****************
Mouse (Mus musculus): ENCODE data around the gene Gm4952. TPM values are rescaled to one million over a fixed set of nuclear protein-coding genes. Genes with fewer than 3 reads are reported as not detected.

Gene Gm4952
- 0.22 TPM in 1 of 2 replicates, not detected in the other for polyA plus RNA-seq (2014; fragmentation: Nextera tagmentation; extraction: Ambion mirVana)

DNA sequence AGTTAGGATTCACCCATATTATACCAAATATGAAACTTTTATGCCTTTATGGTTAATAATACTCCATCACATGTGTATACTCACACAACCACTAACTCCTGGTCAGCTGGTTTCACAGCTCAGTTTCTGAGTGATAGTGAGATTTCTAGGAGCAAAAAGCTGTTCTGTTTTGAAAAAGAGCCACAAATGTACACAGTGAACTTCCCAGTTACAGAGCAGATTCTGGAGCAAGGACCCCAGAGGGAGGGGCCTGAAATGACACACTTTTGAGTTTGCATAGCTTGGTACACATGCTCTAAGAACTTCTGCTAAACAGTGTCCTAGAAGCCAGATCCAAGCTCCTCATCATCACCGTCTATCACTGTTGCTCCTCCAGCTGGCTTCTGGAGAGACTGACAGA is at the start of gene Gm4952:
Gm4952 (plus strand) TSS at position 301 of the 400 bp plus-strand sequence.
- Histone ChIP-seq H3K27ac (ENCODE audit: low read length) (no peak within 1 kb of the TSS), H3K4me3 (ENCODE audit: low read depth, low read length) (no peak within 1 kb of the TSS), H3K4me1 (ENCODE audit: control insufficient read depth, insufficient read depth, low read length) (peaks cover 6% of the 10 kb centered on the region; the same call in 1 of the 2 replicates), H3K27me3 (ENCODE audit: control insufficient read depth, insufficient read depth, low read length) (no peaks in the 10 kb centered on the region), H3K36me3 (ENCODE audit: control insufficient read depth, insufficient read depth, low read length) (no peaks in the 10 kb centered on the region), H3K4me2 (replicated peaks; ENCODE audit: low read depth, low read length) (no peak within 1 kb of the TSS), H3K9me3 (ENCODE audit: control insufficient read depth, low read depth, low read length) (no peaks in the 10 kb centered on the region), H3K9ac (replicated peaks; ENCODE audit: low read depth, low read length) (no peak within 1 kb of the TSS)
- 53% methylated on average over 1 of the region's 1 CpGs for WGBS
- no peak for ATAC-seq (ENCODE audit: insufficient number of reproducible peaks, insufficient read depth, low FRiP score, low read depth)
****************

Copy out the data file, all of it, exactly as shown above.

Mouse (Mus musculus): ENCODE data around the gene Gm4952. TPM values are rescaled to one million over a fixed set of nuclear protein-coding genes. Genes with fewer than 3 reads are reported as not detected.

Gene Gm4952
- 0.22 TPM in 1 of 2 replicates, not detected in the other for polyA plus RNA-seq (2014; fragmentation: Nextera tagmentation; extraction: Ambion mirVana)

DNA sequence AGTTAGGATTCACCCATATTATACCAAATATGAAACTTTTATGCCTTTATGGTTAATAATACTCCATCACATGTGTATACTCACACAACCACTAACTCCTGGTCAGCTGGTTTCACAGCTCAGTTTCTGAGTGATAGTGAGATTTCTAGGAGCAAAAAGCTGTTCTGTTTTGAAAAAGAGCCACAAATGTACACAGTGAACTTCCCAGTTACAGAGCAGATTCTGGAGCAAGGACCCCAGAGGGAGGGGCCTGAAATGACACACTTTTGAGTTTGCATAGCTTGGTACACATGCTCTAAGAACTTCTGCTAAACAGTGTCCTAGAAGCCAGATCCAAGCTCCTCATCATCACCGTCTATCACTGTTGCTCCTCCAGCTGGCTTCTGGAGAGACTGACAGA is at the start of gene Gm4952:
Gm4952 (plus strand) TSS at position 301 of the 400 bp plus-strand sequence.
- Histone ChIP-seq H3K27ac (ENCODE audit: low read length) (no peak within 1 kb of the TSS), H3K4me3 (ENCODE audit: low read depth, low read length) (no peak within 1 kb of the TSS), H3K4me1 (ENCODE audit: control insufficient read depth, insufficient read depth, low read length) (peaks cover 6% of the 10 kb centered on the region; the same call in 1 of the 2 replicates), H3K27me3 (ENCODE audit: control insufficient read depth, insufficient read depth, low read length) (no peaks in the 10 kb centered on the region), H3K36me3 (ENCODE audit: control insufficient read depth, insufficient read depth, low read length) (no peaks in the 10 kb centered on the region), H3K4me2 (replicated peaks; ENCODE audit: low read depth, low read length) (no peak within 1 kb of the TSS), H3K9me3 (ENCODE audit: control insufficient read depth, low read depth, low read length) (no peaks in the 10 kb centered on the region), H3K9ac (replicated peaks; ENCODE audit: low read depth, low read length) (no peak within 1 kb of the TSS)
- 53% methylated on average over 1 of the region's 1 CpGs for WGBS
- no peak for ATAC-seq (ENCODE audit: insufficient number of reproducible peaks, insufficient read depth, low FRiP score, low read depth)